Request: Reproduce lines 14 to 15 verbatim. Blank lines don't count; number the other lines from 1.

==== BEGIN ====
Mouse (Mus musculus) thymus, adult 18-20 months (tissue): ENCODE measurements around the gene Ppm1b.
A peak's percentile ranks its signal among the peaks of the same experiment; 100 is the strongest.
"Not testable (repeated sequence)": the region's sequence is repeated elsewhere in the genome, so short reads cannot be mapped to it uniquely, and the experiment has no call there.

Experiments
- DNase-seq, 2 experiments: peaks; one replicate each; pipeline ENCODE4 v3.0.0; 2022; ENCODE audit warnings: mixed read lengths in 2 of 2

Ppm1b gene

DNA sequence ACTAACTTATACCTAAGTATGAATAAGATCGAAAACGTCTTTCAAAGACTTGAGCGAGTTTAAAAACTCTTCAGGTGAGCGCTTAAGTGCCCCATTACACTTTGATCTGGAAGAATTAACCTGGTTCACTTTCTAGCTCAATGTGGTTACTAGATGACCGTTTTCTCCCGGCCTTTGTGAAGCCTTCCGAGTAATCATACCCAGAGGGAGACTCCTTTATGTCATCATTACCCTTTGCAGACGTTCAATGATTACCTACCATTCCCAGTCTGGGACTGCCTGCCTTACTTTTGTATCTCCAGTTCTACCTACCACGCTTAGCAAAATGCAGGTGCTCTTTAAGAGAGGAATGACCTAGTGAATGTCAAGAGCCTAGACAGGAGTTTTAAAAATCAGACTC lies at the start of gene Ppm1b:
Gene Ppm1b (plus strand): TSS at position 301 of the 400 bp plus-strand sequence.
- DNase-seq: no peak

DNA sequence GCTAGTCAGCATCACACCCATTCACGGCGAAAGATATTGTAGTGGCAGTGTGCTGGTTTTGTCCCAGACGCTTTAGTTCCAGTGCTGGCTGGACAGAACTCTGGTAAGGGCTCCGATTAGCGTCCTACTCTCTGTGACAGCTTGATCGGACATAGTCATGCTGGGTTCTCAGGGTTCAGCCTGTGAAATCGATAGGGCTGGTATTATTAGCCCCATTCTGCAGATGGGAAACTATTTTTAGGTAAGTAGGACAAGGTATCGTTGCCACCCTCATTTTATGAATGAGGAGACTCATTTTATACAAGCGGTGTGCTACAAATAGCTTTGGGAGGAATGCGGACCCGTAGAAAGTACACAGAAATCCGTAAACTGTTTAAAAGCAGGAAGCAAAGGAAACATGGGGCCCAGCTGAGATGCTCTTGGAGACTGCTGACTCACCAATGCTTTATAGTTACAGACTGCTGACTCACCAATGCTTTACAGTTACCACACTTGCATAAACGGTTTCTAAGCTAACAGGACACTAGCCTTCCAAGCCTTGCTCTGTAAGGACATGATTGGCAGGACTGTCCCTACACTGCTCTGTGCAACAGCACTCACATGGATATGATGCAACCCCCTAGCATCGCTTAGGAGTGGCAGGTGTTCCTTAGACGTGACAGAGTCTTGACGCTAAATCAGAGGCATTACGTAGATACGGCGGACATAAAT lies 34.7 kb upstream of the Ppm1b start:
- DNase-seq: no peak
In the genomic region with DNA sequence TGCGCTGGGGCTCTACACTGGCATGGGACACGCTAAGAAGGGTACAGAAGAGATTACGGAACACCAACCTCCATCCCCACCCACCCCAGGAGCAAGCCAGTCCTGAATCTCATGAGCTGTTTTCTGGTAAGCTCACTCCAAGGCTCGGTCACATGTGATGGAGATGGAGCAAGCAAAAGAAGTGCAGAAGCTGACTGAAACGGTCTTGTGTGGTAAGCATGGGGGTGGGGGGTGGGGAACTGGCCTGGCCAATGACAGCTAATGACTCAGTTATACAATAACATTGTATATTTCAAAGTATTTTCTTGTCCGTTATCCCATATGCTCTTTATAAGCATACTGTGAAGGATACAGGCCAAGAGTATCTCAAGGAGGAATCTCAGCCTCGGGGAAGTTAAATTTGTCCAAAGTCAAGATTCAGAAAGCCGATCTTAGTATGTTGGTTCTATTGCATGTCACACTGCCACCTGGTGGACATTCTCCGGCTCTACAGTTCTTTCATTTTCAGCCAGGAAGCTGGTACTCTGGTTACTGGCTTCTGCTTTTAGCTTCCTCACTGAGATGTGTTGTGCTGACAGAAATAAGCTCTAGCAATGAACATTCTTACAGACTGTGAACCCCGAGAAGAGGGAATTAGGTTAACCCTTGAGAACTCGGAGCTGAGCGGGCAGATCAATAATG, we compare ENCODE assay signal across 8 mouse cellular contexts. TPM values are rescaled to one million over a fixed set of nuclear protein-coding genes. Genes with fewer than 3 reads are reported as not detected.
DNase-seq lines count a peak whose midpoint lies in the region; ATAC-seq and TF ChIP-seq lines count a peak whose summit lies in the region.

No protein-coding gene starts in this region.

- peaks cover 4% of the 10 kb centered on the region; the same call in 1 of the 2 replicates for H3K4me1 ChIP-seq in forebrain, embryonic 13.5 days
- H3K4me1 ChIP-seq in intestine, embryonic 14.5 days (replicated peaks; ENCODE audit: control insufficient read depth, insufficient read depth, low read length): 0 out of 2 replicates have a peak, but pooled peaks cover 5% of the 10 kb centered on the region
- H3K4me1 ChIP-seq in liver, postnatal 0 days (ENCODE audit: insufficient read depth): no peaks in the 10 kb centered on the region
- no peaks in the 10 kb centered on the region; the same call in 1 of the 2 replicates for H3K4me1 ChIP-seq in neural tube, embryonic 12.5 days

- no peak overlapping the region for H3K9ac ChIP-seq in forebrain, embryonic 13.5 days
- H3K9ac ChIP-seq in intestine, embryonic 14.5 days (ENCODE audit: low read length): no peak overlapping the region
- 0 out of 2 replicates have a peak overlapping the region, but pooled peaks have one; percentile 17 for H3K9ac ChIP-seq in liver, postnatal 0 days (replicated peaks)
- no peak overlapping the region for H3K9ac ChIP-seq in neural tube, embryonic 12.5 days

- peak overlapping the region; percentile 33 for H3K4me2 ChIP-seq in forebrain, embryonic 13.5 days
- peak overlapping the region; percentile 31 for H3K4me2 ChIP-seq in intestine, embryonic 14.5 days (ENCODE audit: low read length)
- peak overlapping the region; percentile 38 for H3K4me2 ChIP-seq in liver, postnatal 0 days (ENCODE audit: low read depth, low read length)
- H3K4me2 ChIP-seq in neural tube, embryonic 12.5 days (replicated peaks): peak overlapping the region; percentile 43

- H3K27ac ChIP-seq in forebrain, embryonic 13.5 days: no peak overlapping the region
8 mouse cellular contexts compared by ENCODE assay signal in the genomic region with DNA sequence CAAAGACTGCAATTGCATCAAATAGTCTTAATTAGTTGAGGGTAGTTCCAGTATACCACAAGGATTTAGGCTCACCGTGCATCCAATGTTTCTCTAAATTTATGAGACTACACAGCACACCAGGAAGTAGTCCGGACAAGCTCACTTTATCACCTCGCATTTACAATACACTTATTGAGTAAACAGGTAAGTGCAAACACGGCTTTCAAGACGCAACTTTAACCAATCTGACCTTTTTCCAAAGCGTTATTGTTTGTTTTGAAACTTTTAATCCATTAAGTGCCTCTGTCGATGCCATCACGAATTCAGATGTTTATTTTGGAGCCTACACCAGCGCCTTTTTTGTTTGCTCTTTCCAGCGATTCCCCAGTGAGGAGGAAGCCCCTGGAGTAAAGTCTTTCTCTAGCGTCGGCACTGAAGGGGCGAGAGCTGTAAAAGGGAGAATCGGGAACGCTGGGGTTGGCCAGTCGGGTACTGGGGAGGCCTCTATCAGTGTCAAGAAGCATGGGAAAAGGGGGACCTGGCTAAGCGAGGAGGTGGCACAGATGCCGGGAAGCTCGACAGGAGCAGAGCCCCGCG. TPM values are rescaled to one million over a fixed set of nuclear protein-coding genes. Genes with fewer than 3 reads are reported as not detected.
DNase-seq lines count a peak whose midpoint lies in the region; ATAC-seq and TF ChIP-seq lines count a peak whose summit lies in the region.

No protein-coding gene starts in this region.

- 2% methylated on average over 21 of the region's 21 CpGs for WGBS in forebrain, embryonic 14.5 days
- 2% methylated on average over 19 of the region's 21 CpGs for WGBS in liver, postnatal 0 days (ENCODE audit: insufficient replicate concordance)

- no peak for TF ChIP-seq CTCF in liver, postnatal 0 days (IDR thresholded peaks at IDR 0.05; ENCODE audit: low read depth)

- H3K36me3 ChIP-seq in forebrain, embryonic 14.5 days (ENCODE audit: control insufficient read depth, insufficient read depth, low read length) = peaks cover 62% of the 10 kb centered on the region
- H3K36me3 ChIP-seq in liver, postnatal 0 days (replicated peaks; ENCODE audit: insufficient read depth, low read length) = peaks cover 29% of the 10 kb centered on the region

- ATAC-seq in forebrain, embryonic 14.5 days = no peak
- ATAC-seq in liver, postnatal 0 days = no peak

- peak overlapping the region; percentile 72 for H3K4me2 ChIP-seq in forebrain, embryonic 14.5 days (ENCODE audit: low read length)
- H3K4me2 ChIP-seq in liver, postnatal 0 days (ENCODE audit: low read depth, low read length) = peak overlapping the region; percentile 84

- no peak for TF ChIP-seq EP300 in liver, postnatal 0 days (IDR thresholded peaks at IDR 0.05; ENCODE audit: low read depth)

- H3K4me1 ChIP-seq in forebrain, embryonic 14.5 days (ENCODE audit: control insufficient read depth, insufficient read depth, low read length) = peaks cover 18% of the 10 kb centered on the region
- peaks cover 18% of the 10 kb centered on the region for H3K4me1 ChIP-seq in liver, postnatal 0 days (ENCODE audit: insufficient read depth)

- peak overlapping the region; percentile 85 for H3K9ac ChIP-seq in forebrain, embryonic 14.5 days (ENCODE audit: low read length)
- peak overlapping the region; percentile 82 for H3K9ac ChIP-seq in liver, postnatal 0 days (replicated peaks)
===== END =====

No protein-coding gene starts in this region.

- peaks cover 4% of the 10 kb centered on the region; the same call in 1 of the 2 replicates for H3K4me1 ChIP-seq in forebrain, embryonic 13.5 days